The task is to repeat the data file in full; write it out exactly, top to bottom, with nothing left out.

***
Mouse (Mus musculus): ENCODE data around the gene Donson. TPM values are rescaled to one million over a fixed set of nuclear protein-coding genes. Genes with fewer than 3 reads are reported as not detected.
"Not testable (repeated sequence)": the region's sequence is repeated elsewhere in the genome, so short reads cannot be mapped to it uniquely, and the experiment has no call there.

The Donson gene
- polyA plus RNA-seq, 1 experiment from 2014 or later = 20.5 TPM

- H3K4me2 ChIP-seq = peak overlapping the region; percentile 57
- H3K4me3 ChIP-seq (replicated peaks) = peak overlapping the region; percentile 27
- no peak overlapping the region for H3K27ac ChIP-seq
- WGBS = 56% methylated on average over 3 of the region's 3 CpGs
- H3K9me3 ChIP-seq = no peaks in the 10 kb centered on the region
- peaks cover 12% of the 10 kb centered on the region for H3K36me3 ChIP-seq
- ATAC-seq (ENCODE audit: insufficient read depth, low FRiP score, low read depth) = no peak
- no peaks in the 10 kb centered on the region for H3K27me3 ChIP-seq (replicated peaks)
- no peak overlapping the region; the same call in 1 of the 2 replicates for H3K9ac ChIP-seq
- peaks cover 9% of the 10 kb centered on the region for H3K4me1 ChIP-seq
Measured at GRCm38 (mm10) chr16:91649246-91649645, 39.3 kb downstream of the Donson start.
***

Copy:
Mouse (Mus musculus): ENCODE data around the gene Donson. TPM values are rescaled to one million over a fixed set of nuclear protein-coding genes. Genes with fewer than 3 reads are reported as not detected.
"Not testable (repeated sequence)": the region's sequence is repeated elsewhere in the genome, so short reads cannot be mapped to it uniquely, and the experiment has no call there.

The Donson gene
- polyA plus RNA-seq, 1 experiment from 2014 or later = 20.5 TPM

- H3K4me2 ChIP-seq = peak overlapping the region; percentile 57
- H3K4me3 ChIP-seq (replicated peaks) = peak overlapping the region; percentile 27
- no peak overlapping the region for H3K27ac ChIP-seq
- WGBS = 56% methylated on average over 3 of the region's 3 CpGs
- H3K9me3 ChIP-seq = no peaks in the 10 kb centered on the region
- peaks cover 12% of the 10 kb centered on the region for H3K36me3 ChIP-seq
- ATAC-seq (ENCODE audit: insufficient read depth, low FRiP score, low read depth) = no peak
- no peaks in the 10 kb centered on the region for H3K27me3 ChIP-seq (replicated peaks)
- no peak overlapping the region; the same call in 1 of the 2 replicates for H3K9ac ChIP-seq
- peaks cover 9% of the 10 kb centered on the region for H3K4me1 ChIP-seq
Measured at GRCm38 (mm10) chr16:91649246-91649645, 39.3 kb downstream of the Donson start.